Date: Thu, 24 May 2001 10:20:22 -0400
Reply-To: Peter Flom <peter.flom@NDRI.ORG>
Sender: "SAS(r) Discussion" <SAS-L@LISTSERV.UGA.EDU>
From: Peter Flom <peter.flom@NDRI.ORG>
Subject: Re: sample size and sampling error?
How accurate your results are depends MUCH more on how good your response rate is, and on how representative the respondents are, compared to the total population.
IF your respondents (as opposed to those you mail out the survey to) are a random sample, then you can get fairly good estimates with relatively small samples. Exactly how accurate the result will be depends on exactly what you are trying to measure. From what you say, it sounds like you are estimating proportions. For which are not very close to 0 or 1, the SE formula is (pq/n)^ .5; where p is the proportion saying "yes" (or whatever), and q = 1 - p. So, for example, if you had 1000 respondents, and 500 said "yes" your standard error = (.5*.5/1000)^.5 = .0158. With 10,000 respondents, it only goes down to .005 (unless I've pushed the wrong button somewhere)
But if your respondents are NOT random, then no sample size is going to help. SO, I'd recommend allocating resources to get as many people to respond as possible
Peter L. Flom, Ph.D.
Principal Research Associate
National Development and Research Institutes, Inc.
2 World Trade Center
New York, NY 10048
(212) 845-4698 (fax)
>>> Mike Tonkovich <takeadoe@FROGNET.NET> 05/24/01 09:50AM >>>
Sounds as though this may be a reasonable question for the list. Hope so at least. Would greatly appreciate any feedback you might have on the subject.
We have an estimated 479,000 hunters in Ohio and we want to conduct a survey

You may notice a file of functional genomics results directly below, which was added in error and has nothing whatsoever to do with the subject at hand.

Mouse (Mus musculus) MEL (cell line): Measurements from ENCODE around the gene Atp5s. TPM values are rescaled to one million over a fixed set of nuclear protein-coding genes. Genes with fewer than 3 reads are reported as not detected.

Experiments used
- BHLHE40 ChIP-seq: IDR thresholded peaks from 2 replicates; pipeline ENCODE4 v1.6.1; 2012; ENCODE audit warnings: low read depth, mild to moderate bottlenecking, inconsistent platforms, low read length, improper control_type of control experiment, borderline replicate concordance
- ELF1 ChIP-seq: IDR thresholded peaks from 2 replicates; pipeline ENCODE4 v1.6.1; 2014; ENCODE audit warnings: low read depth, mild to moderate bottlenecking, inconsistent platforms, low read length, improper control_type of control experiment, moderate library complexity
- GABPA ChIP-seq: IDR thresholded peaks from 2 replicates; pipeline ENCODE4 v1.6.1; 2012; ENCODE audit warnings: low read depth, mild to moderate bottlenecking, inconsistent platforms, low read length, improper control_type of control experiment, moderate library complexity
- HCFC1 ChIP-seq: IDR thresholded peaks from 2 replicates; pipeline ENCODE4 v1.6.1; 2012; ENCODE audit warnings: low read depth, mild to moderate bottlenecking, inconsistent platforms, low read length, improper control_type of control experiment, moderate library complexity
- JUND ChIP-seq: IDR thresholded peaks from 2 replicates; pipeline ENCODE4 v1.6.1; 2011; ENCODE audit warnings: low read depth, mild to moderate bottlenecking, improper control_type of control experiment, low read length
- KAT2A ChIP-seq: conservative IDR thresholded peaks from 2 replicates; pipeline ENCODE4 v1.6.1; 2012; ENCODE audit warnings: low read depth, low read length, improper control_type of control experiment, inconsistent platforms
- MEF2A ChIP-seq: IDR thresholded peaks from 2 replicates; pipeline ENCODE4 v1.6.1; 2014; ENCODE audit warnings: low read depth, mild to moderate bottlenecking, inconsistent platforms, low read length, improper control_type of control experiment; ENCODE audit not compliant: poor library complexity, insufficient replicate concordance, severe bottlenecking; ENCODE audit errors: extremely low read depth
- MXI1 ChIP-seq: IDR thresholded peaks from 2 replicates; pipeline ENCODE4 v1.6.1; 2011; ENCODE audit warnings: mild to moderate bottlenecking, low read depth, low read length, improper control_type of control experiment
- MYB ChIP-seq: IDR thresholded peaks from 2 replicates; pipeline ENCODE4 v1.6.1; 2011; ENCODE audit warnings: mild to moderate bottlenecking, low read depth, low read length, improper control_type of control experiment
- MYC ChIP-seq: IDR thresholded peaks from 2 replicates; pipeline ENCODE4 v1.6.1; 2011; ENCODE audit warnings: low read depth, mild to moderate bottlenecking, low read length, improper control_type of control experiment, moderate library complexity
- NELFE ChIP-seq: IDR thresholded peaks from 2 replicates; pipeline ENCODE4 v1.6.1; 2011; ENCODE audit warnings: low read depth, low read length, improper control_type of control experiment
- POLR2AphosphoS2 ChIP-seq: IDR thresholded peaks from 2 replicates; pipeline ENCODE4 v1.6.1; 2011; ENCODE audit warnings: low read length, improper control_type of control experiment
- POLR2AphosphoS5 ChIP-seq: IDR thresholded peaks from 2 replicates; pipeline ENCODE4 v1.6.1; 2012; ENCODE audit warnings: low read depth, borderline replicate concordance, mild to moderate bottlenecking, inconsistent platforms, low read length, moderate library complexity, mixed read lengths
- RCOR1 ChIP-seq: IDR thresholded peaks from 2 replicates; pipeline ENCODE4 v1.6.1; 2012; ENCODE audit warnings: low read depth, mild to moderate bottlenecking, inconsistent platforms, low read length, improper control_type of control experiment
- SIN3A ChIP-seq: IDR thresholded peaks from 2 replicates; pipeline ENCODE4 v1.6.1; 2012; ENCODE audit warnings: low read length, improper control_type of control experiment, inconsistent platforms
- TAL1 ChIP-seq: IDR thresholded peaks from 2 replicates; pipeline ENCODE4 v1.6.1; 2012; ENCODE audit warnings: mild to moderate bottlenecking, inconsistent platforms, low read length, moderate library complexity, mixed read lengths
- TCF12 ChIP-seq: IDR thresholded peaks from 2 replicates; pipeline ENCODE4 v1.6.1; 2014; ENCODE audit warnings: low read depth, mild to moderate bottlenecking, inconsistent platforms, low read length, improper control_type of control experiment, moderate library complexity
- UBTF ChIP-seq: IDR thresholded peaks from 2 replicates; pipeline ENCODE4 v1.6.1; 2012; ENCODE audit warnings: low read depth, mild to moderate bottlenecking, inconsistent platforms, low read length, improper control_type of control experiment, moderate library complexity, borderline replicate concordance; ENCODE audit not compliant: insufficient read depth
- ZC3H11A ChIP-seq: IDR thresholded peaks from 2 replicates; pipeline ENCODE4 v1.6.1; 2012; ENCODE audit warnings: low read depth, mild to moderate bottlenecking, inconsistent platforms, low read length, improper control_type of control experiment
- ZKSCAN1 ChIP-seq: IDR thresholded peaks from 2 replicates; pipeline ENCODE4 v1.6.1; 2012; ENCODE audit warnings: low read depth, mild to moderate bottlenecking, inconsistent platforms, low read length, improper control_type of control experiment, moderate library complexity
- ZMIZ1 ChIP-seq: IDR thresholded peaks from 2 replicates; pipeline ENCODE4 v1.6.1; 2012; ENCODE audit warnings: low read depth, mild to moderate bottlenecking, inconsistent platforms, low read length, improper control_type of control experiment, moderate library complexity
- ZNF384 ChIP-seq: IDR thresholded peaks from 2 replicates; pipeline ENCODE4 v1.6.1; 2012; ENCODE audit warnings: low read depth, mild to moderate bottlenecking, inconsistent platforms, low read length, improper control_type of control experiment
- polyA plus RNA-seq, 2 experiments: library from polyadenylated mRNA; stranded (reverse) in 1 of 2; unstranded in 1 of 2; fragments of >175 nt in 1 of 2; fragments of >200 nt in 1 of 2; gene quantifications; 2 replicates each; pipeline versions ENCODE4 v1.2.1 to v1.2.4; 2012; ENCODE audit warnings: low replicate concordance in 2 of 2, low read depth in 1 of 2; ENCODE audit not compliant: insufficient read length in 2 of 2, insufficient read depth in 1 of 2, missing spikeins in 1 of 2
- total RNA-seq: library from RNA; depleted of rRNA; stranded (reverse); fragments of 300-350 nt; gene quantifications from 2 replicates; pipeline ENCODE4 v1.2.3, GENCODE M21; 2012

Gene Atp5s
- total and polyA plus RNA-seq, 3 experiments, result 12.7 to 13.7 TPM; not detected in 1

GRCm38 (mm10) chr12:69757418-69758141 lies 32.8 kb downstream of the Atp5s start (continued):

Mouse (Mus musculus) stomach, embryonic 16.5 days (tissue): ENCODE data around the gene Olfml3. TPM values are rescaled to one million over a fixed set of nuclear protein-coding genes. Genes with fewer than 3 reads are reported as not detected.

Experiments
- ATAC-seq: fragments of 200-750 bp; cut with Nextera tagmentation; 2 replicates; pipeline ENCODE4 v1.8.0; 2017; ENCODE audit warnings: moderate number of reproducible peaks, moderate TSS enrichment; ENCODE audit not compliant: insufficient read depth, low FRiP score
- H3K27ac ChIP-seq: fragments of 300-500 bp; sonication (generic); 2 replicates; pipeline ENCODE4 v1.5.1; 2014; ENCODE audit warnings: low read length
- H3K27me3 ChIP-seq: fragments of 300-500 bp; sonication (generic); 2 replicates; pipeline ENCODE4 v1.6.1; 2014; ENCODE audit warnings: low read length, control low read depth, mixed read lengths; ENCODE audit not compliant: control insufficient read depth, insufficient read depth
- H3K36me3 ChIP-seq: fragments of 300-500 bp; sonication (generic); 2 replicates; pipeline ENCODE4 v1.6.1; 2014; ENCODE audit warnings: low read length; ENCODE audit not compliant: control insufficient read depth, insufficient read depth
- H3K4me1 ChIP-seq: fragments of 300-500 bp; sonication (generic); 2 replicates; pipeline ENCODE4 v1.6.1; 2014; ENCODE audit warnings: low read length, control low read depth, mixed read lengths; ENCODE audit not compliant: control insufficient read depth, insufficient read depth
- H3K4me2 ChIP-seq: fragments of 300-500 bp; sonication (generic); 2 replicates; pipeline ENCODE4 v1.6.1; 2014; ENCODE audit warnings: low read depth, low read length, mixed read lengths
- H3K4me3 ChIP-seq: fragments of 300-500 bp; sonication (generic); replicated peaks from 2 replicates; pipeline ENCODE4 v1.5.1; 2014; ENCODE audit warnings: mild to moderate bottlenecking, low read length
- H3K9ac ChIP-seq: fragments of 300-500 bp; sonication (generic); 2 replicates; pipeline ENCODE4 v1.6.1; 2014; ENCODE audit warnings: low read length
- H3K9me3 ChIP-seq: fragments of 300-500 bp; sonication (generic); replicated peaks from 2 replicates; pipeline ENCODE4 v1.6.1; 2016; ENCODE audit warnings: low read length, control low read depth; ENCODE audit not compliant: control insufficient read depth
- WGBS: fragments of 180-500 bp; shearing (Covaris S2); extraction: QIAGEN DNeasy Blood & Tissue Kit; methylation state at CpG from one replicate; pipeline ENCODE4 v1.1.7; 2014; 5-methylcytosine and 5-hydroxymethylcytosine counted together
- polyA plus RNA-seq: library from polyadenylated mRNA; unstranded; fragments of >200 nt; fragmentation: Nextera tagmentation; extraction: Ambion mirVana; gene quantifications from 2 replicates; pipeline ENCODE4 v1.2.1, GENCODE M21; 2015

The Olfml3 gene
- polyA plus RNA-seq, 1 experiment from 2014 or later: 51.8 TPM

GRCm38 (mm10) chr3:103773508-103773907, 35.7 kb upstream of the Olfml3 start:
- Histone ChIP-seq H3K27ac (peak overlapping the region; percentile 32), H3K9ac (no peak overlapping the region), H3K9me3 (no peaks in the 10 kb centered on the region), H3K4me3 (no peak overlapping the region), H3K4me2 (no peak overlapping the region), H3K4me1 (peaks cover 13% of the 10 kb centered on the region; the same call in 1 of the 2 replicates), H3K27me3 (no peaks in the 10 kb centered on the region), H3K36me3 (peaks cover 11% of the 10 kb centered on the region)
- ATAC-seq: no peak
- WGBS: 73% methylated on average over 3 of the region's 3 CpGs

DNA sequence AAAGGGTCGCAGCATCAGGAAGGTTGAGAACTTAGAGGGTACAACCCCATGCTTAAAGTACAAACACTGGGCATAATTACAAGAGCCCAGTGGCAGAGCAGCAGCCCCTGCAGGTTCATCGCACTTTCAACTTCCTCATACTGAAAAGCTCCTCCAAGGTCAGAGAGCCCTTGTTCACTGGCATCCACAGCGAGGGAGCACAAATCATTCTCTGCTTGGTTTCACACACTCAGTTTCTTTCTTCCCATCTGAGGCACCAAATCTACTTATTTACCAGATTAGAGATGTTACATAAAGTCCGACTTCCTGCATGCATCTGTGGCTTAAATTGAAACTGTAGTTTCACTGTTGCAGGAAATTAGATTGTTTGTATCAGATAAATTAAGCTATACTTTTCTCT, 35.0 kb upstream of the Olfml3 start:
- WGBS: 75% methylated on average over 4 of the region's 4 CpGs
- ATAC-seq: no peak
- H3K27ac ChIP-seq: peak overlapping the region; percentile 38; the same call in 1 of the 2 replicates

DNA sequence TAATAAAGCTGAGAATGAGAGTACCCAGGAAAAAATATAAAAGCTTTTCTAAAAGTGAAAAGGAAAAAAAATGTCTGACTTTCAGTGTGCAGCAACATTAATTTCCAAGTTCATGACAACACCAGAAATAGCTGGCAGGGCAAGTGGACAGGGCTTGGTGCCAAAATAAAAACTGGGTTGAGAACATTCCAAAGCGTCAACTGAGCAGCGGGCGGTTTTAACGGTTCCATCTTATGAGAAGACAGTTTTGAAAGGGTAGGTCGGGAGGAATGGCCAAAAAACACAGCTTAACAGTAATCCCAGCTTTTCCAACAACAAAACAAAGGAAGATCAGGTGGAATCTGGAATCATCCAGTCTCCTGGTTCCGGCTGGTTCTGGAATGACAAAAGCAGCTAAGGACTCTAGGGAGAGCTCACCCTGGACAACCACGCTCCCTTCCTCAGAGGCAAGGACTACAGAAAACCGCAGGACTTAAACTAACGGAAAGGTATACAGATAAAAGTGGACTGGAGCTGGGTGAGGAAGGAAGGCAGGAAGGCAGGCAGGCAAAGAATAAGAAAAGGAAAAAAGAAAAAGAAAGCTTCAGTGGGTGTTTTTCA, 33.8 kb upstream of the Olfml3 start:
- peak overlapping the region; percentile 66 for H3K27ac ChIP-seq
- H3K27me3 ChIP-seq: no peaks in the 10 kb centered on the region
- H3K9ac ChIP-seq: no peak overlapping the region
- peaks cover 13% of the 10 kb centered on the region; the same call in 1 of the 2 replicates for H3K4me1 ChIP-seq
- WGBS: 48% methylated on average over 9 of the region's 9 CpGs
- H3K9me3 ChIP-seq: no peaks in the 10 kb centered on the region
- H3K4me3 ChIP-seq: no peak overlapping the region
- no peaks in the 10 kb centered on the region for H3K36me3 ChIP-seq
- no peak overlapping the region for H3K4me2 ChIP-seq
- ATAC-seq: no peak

to estimate such things as hunter success rates, participation rates, and
opinions on various issues related to deer management. The first question
of course, is how large of a sample? My former boss conducted a similar
survey and ended up with 3800 (actually he mailed surveys to 6700 hunters,
apparently he new that the response rate would be down around 45-55% and
took this into consideration when calculating the necessary sample size)
useable responses. I'm now getting ready to conduct a similar survey and
the question of sample size once again needs to be addressed. There was
little documentation on how he arrived at 6,700 or 3,800 for that matter, so
I'm left with coming up with my own estimate and of course justifying it.
In all of the STATS text books that I've been able to lay my hands on, they
all deal with minimum sample sizes for estimating the mean for a given
variable or a proportion. In each case, you're asked to specify a
confidence level (typically 95%) and also the bound or error that you are
willing to accept, for instance plus/minus 2.5lbs in the case of the average
weight of a particular strain of egg plant. In this survey that I plan on
running, I'm going to ask 40 questions. Am I to do this for every variable
and take the maximum sample size needed to achieve the desired level of
confidence or what? If not, is there a similar formula that one uses in
situations such as mine to come up with a sample size required for x-level
On a related note, after discussing this issue with a statistician in
Virginia, he sent me an excel spreadsheet that asked for 2 inputs - the size
of the sample and the size of the population and the output was the maximum
% sampling error. The inputs and outputs are presented below.
Population Size Sample Size Max Sampling Error (95% CI) Percent Error
479000.00 3800.00 0.0158345305 1.583453047
I'm having a tough time grasping just exactly what the 1.58% means (in
simple terms that adminstrators can understand!). Does that mean that in
repeated sampling of n=3800, 95 times out of 100, the sample mean plus or
minus 1.58% of the mean will contain the actual population mean? How, or
should I say, does this relate in anyway to the standard error and CV. I
know that the CV is actually a percentage (the SE expressed as a percent of
the mean). Is this 1.58% the maximum CV for all variables in the survey?
If anyone can help me sort this out, I would greatly appreciate it.
Thanks in advance for any assitance you might be able to offer.
Michael J. Tonkovich, Ph.D.
Wildlife Research Biologist
ODNR, Division of Wildlife